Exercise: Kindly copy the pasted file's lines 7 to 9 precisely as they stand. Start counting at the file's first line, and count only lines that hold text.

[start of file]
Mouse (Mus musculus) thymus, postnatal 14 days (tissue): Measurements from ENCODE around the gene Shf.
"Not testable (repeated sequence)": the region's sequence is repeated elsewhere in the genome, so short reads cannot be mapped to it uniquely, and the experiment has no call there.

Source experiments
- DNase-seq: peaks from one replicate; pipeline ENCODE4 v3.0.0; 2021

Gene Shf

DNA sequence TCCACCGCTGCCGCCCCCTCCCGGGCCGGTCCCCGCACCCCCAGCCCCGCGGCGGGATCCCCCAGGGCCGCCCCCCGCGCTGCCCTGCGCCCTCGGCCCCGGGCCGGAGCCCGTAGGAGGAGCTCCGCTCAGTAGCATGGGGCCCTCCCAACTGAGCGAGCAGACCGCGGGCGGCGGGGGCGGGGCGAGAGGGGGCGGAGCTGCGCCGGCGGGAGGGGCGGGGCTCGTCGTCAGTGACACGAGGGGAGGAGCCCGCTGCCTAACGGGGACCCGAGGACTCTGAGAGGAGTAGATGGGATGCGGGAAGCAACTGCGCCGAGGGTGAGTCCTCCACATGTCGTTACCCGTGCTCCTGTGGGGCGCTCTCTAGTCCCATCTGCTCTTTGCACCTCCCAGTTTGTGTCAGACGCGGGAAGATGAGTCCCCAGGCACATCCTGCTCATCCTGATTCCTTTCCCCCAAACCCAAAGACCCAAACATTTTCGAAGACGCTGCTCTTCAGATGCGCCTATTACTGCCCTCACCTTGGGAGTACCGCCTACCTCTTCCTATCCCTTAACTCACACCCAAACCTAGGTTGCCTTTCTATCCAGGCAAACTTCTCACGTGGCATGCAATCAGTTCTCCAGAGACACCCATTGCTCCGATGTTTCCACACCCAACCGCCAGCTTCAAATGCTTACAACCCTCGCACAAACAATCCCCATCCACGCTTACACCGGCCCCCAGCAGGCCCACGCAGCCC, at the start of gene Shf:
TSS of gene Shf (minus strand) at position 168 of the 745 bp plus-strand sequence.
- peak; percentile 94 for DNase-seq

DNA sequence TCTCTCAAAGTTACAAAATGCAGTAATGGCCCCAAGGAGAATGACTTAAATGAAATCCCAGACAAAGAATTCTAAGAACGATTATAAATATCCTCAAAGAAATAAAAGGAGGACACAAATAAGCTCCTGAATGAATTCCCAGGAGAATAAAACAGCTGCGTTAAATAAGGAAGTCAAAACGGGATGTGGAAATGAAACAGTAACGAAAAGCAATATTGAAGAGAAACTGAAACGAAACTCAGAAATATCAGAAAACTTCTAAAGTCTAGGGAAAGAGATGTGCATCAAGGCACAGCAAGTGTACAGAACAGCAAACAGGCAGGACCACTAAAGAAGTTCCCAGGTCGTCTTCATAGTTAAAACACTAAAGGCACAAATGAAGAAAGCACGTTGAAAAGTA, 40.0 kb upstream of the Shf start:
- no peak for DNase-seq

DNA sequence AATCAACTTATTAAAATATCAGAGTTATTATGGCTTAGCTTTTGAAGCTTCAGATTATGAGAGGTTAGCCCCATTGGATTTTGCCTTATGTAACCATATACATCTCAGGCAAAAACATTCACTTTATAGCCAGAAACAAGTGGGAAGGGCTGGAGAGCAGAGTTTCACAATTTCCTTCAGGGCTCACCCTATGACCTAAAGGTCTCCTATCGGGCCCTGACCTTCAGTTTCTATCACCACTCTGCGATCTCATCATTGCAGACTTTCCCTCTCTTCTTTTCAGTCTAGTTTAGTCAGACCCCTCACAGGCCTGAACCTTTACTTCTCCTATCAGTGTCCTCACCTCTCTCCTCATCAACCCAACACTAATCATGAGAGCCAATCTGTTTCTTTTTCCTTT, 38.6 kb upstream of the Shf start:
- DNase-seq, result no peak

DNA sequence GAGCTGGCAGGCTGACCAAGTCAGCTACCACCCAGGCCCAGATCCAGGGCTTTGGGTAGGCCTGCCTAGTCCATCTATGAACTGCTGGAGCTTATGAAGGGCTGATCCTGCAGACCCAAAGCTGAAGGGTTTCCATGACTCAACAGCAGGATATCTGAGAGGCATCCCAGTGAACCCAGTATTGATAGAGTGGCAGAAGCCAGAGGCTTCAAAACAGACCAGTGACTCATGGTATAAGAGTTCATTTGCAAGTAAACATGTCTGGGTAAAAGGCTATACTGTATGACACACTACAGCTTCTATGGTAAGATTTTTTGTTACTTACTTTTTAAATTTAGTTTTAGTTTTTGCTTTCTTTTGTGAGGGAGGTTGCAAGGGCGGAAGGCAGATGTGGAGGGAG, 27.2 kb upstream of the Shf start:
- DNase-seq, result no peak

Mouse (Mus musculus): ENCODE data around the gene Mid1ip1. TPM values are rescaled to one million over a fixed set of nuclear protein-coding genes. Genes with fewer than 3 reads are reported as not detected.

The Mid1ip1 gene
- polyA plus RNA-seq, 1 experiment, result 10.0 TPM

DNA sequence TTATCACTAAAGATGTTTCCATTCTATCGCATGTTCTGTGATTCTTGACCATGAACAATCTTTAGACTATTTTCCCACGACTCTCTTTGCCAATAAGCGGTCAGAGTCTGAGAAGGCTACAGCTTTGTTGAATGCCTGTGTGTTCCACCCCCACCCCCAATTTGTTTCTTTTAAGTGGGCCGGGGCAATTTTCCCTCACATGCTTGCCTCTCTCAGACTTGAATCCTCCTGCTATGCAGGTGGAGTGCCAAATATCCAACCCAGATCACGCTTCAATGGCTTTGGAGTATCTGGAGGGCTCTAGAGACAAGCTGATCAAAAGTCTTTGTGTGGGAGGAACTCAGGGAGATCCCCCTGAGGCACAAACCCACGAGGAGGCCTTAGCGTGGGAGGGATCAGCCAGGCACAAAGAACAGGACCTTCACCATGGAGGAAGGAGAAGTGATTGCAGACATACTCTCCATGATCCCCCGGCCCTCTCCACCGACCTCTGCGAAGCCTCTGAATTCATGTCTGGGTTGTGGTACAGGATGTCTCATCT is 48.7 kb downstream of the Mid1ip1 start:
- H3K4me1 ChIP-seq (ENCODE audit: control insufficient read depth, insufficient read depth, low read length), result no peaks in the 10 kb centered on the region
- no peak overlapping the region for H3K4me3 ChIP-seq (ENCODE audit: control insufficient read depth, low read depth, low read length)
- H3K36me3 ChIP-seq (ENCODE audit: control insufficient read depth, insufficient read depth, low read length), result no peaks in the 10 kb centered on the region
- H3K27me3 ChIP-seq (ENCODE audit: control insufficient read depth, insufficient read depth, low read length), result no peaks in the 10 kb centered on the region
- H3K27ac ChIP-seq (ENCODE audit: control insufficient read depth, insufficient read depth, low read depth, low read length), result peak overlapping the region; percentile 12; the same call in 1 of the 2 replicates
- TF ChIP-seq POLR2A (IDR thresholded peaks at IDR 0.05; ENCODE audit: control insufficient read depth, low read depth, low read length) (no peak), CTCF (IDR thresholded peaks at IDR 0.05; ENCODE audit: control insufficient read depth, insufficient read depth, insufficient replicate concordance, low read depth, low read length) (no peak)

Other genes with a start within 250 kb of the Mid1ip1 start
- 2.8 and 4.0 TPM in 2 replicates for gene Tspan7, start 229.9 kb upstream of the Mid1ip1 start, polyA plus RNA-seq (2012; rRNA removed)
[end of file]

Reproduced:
TSS of gene Shf (minus strand) at position 168 of the 745 bp plus-strand sequence.
- peak; percentile 94 for DNase-seq

DNA sequence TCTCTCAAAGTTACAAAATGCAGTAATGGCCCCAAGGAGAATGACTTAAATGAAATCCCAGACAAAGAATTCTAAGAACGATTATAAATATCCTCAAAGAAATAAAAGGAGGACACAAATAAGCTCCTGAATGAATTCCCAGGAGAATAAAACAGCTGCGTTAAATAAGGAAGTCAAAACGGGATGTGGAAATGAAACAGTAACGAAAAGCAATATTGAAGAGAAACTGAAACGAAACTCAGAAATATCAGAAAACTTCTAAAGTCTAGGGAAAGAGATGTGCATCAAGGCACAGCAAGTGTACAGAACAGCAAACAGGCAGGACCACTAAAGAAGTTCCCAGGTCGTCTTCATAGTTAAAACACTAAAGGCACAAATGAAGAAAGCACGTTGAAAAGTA, 40.0 kb upstream of the Shf start: